Ant Beetle in Amber

Aside from being the name of a color, amber is fossilized tree resin. Paleontologists love it, because it trapped insects and things, and preserved them. Nowadays, scientists can examine the fossils. (Amber with bugs in it is also used as jewelry, which strikes me as a mite odd.) A new discovery of an ant beetle in amber is called a "transitional fossil". Really?

Credit: Pixabay / PublicDomainPictures
Mayhaps one reason there's so much disagreement about "transitional fossils" (supposedly something evolving into something else) is that the definition of the term is so loose. I reckon it means that something looks like maybe it could be similar to something else. This new ant fossil? They're really reaching when they call it "transitional".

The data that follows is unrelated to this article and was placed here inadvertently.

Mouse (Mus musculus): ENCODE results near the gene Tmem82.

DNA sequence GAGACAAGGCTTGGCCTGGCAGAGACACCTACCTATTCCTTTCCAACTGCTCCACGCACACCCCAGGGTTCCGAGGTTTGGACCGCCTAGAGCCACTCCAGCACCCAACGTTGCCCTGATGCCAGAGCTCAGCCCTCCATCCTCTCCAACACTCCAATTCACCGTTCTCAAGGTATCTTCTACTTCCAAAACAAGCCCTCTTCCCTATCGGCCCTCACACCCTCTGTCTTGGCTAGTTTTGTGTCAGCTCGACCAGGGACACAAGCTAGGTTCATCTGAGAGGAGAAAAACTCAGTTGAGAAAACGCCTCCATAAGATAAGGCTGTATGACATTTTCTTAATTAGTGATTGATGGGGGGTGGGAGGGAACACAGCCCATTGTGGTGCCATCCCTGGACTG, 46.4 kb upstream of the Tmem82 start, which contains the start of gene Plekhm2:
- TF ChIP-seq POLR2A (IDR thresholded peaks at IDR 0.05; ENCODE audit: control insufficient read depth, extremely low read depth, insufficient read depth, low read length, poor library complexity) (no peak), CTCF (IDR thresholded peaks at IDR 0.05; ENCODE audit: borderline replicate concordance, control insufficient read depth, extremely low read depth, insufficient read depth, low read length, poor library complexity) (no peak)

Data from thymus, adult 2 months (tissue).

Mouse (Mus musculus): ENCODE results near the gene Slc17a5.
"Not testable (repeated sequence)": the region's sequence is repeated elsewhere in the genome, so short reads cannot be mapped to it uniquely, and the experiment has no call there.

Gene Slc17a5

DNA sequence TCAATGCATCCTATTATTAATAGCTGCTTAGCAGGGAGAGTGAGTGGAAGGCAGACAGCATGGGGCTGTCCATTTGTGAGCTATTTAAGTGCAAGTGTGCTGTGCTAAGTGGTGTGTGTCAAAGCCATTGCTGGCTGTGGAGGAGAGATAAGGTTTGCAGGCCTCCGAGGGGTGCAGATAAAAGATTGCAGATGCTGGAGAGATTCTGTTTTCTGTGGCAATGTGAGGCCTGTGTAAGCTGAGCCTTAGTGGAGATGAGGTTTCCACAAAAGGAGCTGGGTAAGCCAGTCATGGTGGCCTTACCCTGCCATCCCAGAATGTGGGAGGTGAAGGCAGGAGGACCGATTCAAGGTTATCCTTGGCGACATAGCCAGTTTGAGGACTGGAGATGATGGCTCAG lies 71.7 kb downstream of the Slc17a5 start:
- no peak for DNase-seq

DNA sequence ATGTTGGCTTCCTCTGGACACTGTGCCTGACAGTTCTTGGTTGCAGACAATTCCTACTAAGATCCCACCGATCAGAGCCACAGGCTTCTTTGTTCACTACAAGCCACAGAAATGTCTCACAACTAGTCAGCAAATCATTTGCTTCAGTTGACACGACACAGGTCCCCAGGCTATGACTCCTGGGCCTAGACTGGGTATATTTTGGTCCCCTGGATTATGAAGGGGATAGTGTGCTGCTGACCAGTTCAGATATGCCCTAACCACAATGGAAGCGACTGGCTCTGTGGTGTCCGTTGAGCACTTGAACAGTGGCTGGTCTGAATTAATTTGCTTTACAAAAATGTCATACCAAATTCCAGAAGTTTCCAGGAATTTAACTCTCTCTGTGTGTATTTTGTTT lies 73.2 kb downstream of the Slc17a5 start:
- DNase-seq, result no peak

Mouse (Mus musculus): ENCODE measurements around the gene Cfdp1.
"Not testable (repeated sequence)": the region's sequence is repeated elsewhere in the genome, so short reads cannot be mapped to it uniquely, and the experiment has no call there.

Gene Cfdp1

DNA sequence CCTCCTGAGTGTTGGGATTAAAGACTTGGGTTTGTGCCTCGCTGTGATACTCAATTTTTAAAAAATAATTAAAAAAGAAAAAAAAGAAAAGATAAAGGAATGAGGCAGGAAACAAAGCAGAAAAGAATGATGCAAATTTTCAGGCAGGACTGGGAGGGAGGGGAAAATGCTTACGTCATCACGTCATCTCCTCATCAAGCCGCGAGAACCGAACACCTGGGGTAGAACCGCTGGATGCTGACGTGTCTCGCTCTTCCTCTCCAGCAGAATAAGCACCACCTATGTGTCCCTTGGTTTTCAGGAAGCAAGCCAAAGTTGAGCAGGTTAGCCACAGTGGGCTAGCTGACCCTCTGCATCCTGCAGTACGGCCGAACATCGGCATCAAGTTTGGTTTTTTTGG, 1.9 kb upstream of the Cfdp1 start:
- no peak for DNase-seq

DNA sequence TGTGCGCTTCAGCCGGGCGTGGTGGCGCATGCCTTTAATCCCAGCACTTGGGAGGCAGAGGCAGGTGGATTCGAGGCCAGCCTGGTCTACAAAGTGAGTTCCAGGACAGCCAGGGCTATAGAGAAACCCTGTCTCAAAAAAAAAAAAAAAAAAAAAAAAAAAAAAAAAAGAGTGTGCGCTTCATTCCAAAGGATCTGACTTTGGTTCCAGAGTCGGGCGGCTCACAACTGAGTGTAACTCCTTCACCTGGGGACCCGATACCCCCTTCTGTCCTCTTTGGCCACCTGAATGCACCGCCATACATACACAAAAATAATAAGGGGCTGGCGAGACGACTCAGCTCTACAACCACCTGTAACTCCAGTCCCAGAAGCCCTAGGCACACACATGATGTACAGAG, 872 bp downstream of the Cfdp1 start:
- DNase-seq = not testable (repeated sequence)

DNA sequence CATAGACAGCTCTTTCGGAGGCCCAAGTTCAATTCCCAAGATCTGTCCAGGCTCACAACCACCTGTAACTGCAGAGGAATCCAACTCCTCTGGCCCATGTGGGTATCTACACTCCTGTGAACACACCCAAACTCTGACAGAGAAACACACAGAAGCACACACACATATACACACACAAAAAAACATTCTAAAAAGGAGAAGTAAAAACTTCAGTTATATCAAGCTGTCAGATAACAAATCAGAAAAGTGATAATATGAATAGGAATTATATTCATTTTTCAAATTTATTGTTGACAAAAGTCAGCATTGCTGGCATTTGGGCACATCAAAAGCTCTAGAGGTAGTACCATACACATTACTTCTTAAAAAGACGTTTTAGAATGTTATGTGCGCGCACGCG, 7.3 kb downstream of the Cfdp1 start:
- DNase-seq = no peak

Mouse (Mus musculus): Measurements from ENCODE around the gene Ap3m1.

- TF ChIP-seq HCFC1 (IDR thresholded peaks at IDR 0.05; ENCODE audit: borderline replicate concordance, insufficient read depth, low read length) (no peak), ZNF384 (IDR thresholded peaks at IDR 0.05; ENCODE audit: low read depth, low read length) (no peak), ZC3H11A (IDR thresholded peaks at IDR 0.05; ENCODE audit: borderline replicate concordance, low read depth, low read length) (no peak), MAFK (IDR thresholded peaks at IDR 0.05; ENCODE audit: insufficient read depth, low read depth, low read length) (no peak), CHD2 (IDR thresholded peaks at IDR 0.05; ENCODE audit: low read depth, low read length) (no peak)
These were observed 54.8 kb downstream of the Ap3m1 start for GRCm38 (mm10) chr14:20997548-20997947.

If ancient history according to Scripture is true, then what should we expect to find in animal fossils? Surely excellent body designs would top the list, closely followed by a lack of "transitional forms." A newly discovered specialized beetle inside Indian amber provides another peek into the past and an opportunity to test these Bible-based expectations.

Joseph Parker, a research associate at the American Museum of Natural History, specializes in this type of ant beetle, called Protoclaviger. He told the AMNH, "Protoclaviger is a truly transitional fossil." He and AMNH curator David Grimaldi coauthored a paper describing the find in Current Biology, where they wrote, "Protoclaviger captures a transitional stage in the evolutionary development of this novel body plan, most evident in its still-distinct abdominal tergites."
You can read the rest of the article by clicking on "Amazing Ant Beetle Same Today as Yesterday".